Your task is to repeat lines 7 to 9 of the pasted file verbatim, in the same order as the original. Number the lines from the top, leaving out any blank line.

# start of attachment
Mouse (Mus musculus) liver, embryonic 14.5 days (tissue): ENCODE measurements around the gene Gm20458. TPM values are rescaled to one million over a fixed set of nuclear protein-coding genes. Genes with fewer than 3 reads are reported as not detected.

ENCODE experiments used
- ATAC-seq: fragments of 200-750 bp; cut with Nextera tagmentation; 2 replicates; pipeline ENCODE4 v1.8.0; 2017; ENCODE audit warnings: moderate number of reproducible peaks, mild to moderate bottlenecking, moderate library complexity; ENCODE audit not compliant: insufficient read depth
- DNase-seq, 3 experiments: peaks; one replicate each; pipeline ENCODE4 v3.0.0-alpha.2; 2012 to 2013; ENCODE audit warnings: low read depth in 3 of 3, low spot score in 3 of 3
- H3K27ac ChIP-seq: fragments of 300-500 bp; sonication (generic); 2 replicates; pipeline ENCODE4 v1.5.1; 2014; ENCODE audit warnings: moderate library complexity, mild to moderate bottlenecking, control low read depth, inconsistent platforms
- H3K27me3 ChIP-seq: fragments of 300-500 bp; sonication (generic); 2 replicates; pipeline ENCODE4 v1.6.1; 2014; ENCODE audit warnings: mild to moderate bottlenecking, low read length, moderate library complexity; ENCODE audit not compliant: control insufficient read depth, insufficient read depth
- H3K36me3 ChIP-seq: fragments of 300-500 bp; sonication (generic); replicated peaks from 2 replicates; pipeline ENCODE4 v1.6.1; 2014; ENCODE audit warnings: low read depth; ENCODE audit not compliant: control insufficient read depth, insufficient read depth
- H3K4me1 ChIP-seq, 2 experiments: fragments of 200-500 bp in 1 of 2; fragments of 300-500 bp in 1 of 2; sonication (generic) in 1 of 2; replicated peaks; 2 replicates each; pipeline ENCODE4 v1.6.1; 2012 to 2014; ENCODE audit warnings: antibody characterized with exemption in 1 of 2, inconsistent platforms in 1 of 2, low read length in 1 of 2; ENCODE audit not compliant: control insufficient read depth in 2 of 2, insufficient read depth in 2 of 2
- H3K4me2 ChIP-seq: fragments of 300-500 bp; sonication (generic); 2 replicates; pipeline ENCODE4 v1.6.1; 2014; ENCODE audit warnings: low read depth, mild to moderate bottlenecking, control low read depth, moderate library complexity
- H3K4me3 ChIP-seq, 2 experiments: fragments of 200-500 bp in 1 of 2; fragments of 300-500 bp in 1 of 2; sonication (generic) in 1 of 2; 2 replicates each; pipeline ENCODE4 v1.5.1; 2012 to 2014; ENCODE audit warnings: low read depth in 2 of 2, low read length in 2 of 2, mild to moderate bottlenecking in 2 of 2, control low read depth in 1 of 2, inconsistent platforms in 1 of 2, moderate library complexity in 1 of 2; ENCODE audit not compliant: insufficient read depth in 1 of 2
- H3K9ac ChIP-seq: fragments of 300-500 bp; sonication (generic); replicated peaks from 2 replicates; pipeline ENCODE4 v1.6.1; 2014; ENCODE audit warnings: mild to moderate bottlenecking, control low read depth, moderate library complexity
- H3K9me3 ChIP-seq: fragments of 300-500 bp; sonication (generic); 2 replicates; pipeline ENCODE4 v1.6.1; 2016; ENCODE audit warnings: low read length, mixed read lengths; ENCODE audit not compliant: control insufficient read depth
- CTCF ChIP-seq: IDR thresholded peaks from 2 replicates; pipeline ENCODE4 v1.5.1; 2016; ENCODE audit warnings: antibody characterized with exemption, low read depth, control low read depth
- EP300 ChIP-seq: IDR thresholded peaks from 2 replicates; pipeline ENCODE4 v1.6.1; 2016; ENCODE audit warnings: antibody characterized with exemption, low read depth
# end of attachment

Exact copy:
- H3K36me3 ChIP-seq: fragments of 300-500 bp; sonication (generic); replicated peaks from 2 replicates; pipeline ENCODE4 v1.6.1; 2014; ENCODE audit warnings: low read depth; ENCODE audit not compliant: control insufficient read depth, insufficient read depth
- H3K4me1 ChIP-seq, 2 experiments: fragments of 200-500 bp in 1 of 2; fragments of 300-500 bp in 1 of 2; sonication (generic) in 1 of 2; replicated peaks; 2 replicates each; pipeline ENCODE4 v1.6.1; 2012 to 2014; ENCODE audit warnings: antibody characterized with exemption in 1 of 2, inconsistent platforms in 1 of 2, low read length in 1 of 2; ENCODE audit not compliant: control insufficient read depth in 2 of 2, insufficient read depth in 2 of 2
- H3K4me2 ChIP-seq: fragments of 300-500 bp; sonication (generic); 2 replicates; pipeline ENCODE4 v1.6.1; 2014; ENCODE audit warnings: low read depth, mild to moderate bottlenecking, control low read depth, moderate library complexity